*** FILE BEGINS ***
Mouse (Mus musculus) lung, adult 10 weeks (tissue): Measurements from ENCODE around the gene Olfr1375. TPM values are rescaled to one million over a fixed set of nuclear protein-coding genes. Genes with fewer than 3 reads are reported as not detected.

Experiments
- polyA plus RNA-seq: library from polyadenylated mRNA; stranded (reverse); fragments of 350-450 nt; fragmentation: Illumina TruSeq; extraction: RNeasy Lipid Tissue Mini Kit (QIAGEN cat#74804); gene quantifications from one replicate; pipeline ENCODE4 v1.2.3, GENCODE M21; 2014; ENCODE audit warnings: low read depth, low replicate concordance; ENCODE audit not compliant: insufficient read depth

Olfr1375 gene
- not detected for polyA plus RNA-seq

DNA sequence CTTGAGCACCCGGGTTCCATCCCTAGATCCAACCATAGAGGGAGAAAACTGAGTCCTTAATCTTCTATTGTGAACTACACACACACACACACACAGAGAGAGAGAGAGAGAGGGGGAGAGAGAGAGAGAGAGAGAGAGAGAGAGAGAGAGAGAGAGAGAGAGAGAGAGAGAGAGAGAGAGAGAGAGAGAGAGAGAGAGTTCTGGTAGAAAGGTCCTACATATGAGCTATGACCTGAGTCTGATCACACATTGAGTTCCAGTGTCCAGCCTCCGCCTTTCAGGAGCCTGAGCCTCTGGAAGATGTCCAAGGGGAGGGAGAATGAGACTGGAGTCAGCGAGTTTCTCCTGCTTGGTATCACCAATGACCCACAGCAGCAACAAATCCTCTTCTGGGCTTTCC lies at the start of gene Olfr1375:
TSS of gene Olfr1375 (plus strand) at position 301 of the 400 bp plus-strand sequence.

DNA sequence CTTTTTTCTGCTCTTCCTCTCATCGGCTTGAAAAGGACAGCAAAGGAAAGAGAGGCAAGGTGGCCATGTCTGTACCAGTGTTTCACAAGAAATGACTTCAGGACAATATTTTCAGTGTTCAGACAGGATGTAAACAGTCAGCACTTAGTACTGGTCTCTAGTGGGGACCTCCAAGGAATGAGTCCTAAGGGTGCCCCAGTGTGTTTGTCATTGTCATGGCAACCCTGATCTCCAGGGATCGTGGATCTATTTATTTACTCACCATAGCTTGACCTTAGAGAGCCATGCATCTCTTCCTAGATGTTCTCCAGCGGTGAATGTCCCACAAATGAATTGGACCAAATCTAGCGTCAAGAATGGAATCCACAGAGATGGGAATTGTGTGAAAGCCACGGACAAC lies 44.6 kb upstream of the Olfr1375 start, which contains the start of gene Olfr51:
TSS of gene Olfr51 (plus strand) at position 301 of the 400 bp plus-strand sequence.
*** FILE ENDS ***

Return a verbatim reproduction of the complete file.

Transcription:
Mouse (Mus musculus) lung, adult 10 weeks (tissue): Measurements from ENCODE around the gene Olfr1375. TPM values are rescaled to one million over a fixed set of nuclear protein-coding genes. Genes with fewer than 3 reads are reported as not detected.

Experiments
- polyA plus RNA-seq: library from polyadenylated mRNA; stranded (reverse); fragments of 350-450 nt; fragmentation: Illumina TruSeq; extraction: RNeasy Lipid Tissue Mini Kit (QIAGEN cat#74804); gene quantifications from one replicate; pipeline ENCODE4 v1.2.3, GENCODE M21; 2014; ENCODE audit warnings: low read depth, low replicate concordance; ENCODE audit not compliant: insufficient read depth

Olfr1375 gene
- not detected for polyA plus RNA-seq

DNA sequence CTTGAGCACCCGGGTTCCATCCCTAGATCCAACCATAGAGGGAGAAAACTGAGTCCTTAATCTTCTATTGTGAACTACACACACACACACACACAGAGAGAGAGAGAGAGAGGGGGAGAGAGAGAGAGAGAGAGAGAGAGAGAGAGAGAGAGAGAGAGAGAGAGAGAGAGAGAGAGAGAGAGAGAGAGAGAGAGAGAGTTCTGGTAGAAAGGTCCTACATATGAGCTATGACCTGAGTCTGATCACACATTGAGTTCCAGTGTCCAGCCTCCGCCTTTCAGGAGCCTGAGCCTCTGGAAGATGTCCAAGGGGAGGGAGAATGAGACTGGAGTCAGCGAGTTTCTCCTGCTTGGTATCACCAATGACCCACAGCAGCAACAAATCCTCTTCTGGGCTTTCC lies at the start of gene Olfr1375:
TSS of gene Olfr1375 (plus strand) at position 301 of the 400 bp plus-strand sequence.

DNA sequence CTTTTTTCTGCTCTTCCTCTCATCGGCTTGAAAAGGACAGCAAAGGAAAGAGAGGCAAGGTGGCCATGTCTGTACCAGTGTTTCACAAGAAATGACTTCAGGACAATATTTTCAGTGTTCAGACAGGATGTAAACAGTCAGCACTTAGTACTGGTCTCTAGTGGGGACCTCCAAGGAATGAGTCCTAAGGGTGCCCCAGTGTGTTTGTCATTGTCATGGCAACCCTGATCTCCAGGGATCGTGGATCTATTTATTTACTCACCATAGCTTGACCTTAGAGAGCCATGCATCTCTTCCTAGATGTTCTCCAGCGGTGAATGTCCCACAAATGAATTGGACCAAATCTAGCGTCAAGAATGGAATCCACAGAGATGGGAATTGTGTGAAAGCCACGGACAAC lies 44.6 kb upstream of the Olfr1375 start, which contains the start of gene Olfr51:
TSS of gene Olfr51 (plus strand) at position 301 of the 400 bp plus-strand sequence.